It is pointless to post here all the links from these studies, because no one will have so much time to read them all. But if someone insists...I saved most of them in a document.

However, I will post one study about the effectiveness of oximetry for sleep apnea diagnosis: http://www.ncbi.nlm.nih.gov/pubmed/17283346

TITLE: Diagnosis and initial management of obstructive sleep apnea without polysomnography: a randomized validation study.

ABOUT: Polysomnography (PSG), despite limited availability and high cost, is currently recommended for diagnosis of obstructive sleep apnea and titration of effective continuous positive airway pressure (CPAP).

68 patients with a high pretest probability of moderate to severe obstructive sleep apnea (apnea-hypopnea index [AHI] >15 episodes/h) identified by sequential application of the Epworth Sleepiness Scale (ESS) score, Sleep Apnea Clinical Score, and overnight oximetry.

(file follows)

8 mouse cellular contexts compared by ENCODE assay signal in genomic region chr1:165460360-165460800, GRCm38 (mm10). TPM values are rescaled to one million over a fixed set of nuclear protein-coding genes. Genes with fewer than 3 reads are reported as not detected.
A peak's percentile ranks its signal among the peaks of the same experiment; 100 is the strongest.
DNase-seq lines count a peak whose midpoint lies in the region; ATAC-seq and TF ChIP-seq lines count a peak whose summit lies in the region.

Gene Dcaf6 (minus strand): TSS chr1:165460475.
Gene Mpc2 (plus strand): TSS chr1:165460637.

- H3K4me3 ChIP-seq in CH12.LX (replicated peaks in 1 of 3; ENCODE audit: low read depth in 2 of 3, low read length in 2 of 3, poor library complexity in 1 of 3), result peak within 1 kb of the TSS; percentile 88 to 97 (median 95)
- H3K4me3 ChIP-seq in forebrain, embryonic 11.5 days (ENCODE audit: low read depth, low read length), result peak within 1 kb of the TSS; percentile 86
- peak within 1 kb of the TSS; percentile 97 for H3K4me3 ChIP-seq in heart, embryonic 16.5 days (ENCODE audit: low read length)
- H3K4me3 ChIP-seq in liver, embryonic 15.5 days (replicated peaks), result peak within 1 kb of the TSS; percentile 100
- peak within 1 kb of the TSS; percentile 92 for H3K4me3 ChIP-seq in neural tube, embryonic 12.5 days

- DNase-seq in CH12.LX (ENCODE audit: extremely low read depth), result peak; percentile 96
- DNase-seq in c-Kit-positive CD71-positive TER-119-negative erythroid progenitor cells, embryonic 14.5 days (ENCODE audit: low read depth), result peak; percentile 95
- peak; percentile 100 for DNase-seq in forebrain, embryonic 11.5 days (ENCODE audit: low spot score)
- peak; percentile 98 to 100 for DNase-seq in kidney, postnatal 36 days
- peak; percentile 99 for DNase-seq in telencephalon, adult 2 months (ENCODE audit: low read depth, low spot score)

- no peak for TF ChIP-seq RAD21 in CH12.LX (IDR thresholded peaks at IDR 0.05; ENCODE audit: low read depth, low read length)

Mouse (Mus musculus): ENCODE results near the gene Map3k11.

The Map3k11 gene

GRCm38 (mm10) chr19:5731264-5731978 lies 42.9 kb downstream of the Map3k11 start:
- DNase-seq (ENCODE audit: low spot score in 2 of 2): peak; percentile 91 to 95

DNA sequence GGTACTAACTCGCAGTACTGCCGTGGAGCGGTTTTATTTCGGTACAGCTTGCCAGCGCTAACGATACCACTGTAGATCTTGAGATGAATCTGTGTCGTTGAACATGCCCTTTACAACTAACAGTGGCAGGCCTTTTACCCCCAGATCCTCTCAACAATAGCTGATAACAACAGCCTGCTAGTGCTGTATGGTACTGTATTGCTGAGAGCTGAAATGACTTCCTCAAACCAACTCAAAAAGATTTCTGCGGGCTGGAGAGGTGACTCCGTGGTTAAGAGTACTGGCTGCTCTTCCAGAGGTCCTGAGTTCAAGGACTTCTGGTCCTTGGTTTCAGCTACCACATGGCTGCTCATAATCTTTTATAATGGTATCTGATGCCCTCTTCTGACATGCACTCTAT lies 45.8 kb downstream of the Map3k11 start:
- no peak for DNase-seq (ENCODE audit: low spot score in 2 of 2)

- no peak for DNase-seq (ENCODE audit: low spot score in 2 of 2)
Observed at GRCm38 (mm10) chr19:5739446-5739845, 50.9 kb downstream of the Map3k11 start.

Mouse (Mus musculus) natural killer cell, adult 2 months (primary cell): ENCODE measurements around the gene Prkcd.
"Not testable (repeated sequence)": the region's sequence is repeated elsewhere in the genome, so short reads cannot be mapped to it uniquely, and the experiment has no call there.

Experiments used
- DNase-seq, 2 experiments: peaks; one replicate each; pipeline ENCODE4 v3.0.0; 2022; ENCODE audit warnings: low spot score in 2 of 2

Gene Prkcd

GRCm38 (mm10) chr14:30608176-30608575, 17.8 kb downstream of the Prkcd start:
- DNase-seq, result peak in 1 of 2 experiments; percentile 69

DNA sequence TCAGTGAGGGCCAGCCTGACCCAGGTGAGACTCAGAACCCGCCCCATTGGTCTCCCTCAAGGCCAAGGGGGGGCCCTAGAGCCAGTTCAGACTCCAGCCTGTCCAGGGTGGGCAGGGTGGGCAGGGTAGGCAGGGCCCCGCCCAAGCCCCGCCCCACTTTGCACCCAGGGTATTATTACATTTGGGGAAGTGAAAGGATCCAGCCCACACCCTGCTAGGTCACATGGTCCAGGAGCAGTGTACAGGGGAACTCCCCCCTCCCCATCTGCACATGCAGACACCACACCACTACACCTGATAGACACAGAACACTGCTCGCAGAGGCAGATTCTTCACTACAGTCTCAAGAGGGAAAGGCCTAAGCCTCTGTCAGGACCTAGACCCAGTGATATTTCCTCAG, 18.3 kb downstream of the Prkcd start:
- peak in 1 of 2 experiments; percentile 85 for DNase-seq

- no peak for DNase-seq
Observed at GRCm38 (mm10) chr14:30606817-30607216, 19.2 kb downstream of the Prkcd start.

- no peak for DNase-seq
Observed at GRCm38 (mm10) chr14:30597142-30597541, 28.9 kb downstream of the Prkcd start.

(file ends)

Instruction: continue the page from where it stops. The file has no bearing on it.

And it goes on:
RESULTS: In the initial management of patients with a high probability of obstructive sleep apnea, PSG confers no advantage over the ambulatory approach in terms of diagnosis and CPAP titration. The ambulatory approach may improve adherence to treatment. When access to PSG is inadequate, the ambulatory approach can be used to expedite management of patients most in need of treatment.

Tens of clinical studies come to the same conclusion. As for the remark with "Many apnoea sufferers do not desaturate", a study says that using unstandardized oximeters can influence the interpretation of sleep apnea severity. So it might be less, or more. It depends on the oximeter's quality, user's knowledge, etc... This study is on my list, so if you really want to read it, please let me know. I forgot which one it is, so I have to test each link.

This investigation took me almost 2 hours, but I hope it's worth it.